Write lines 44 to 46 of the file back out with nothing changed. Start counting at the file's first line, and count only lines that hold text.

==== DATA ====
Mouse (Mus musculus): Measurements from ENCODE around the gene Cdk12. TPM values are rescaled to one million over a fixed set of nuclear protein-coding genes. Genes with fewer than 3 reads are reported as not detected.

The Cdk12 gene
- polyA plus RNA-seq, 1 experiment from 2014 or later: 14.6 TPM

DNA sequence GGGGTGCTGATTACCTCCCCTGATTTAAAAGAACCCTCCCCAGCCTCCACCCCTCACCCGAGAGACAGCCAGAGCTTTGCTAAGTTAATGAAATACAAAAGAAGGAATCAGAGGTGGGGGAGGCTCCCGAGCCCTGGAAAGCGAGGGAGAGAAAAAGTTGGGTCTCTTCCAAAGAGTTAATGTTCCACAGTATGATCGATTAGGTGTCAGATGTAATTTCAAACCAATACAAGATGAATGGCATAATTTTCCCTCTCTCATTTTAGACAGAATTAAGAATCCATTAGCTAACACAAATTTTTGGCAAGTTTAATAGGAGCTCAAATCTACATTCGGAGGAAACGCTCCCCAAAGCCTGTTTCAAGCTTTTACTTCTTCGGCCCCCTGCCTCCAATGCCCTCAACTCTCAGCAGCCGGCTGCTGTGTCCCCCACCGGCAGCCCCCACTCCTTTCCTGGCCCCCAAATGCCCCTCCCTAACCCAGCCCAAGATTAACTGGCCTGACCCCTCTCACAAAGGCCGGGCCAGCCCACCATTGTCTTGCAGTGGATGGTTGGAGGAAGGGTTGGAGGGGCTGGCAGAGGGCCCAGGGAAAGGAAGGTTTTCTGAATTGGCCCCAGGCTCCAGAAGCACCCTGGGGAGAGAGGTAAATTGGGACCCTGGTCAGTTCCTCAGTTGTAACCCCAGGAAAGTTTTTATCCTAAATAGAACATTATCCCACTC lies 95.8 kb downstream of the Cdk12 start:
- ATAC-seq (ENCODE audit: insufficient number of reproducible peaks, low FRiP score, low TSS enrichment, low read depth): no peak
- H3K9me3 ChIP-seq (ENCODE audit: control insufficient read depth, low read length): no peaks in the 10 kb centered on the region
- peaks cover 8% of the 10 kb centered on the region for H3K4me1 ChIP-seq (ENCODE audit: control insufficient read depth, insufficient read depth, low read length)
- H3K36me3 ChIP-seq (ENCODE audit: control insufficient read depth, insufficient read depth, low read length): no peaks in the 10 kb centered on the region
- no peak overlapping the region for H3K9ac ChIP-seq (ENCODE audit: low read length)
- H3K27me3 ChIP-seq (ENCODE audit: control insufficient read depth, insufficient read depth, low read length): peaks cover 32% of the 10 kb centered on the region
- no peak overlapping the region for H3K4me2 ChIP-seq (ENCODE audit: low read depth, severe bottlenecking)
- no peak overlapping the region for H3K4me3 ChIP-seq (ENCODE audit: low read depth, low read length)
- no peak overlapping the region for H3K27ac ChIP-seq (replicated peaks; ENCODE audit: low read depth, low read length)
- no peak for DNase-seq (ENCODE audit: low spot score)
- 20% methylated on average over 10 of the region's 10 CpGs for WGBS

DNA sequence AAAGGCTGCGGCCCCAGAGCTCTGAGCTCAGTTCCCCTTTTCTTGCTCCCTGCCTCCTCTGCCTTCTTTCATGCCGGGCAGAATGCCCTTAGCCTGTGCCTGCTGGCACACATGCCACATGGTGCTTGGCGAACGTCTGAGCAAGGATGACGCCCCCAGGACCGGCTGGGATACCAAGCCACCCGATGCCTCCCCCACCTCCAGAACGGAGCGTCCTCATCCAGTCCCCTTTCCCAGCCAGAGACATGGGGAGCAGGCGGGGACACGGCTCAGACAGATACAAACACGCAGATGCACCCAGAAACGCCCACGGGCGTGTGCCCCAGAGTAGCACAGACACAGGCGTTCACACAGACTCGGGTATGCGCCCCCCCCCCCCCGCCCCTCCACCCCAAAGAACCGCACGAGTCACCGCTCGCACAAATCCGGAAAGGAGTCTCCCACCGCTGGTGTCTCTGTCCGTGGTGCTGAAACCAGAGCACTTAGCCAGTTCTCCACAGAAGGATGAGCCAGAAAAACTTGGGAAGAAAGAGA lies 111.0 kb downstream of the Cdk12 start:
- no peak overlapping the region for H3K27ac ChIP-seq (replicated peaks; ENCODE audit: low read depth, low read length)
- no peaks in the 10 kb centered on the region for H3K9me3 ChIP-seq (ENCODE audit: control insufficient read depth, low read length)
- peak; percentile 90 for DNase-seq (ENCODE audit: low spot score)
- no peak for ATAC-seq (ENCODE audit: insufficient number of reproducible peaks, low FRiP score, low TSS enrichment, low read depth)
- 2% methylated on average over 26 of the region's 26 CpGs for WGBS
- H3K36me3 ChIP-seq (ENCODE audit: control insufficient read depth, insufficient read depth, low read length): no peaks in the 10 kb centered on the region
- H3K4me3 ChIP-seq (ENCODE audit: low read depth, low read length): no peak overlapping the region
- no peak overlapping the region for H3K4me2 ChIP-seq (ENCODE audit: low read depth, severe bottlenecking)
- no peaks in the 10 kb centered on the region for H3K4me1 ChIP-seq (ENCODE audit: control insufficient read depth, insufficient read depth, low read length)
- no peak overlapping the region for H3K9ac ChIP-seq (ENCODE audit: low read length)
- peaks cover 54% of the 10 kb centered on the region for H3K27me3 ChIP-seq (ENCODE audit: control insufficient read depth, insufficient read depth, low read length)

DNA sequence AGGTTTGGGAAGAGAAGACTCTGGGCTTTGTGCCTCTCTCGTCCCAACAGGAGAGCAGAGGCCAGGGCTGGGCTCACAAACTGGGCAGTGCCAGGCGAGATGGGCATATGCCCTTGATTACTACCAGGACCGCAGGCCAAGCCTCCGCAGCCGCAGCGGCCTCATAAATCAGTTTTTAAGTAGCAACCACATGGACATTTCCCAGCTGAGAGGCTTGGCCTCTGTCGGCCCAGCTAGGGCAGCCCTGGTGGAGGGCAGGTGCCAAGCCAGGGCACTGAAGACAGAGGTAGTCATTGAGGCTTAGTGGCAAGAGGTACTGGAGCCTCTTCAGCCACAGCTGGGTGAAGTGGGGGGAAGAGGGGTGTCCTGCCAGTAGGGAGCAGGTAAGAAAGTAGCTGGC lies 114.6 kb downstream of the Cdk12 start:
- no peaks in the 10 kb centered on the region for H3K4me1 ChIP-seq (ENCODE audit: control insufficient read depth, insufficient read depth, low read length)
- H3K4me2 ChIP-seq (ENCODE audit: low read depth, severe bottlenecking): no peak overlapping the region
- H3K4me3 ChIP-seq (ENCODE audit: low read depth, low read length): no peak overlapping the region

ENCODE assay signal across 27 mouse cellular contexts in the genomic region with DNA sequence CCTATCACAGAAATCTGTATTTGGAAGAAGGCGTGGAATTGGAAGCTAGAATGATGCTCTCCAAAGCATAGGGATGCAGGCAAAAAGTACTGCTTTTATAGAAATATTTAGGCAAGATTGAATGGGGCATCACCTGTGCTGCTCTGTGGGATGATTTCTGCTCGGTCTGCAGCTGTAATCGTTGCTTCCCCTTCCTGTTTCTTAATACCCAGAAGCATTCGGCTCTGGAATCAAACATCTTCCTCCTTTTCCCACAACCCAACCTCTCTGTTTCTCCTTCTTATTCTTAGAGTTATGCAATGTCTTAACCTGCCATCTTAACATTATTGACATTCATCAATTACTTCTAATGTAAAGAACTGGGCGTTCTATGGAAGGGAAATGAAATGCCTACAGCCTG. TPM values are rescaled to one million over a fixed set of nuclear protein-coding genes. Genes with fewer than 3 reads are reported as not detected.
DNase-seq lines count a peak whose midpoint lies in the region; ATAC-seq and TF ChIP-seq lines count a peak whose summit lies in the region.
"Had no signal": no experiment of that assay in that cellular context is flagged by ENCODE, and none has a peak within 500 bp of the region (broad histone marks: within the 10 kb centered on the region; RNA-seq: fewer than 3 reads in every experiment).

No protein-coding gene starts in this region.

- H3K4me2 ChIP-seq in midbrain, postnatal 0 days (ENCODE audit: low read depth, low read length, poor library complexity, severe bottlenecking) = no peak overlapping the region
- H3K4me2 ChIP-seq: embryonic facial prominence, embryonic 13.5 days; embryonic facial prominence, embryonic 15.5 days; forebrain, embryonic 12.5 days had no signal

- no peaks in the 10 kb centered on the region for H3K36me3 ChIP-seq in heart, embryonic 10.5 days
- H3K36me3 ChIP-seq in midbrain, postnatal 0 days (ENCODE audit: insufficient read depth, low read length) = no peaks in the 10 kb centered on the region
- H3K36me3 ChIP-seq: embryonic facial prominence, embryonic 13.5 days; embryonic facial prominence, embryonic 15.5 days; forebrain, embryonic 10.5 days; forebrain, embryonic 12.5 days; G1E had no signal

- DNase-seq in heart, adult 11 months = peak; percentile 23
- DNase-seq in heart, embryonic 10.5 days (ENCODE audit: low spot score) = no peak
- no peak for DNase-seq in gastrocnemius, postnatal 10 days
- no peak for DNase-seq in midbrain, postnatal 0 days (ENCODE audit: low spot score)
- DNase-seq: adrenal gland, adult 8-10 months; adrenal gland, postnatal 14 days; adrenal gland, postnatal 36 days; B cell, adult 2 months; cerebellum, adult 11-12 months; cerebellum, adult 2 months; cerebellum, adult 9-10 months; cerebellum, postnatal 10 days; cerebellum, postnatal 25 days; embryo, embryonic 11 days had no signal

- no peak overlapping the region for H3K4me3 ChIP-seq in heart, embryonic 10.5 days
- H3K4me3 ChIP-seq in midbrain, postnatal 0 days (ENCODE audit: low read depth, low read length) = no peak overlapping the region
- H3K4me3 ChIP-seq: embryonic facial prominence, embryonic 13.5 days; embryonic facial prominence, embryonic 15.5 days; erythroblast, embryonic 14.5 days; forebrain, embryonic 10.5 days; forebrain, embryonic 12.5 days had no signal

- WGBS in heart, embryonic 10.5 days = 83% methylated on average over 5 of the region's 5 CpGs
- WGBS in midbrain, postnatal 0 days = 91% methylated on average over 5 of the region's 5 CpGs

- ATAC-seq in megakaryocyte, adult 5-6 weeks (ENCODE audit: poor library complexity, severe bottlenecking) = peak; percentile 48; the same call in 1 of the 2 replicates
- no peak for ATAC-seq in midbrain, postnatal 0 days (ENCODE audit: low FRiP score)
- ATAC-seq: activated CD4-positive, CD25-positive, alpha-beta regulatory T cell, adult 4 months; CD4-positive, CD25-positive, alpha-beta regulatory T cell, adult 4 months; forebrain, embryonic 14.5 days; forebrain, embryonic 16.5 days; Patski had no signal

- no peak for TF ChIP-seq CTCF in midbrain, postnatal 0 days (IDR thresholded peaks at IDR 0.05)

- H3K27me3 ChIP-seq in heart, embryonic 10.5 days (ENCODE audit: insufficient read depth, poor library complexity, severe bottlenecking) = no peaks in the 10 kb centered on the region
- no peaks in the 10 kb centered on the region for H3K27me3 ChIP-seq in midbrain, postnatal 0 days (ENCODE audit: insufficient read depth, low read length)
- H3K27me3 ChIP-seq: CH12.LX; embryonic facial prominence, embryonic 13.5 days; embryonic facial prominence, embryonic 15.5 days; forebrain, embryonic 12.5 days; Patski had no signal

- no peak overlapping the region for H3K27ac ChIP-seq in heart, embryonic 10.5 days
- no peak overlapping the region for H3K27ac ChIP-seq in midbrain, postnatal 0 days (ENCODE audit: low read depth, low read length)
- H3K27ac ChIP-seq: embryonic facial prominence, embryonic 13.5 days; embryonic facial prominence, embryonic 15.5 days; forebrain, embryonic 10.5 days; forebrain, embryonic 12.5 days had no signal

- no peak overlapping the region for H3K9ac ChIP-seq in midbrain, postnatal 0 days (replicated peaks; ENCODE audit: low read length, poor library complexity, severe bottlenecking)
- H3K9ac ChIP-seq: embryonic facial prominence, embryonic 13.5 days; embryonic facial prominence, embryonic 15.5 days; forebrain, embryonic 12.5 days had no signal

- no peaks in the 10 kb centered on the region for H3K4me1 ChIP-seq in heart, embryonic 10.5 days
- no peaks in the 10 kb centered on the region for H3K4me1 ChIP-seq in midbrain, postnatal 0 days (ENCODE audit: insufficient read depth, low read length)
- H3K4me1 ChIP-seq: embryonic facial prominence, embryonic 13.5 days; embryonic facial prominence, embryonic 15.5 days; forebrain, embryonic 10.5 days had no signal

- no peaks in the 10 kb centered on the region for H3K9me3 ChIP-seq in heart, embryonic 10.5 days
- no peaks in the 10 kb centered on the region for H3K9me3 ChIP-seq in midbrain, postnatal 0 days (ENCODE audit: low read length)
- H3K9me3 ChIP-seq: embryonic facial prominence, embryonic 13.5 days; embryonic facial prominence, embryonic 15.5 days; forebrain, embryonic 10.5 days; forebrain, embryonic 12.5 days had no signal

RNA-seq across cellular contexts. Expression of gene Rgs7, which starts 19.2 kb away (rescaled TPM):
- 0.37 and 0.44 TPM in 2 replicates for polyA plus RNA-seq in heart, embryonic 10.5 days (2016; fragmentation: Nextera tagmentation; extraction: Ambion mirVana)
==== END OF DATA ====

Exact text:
- no peak for DNase-seq in midbrain, postnatal 0 days (ENCODE audit: low spot score)
- DNase-seq: adrenal gland, adult 8-10 months; adrenal gland, postnatal 14 days; adrenal gland, postnatal 36 days; B cell, adult 2 months; cerebellum, adult 11-12 months; cerebellum, adult 2 months; cerebellum, adult 9-10 months; cerebellum, postnatal 10 days; cerebellum, postnatal 25 days; embryo, embryonic 11 days had no signal

- no peak overlapping the region for H3K4me3 ChIP-seq in heart, embryonic 10.5 days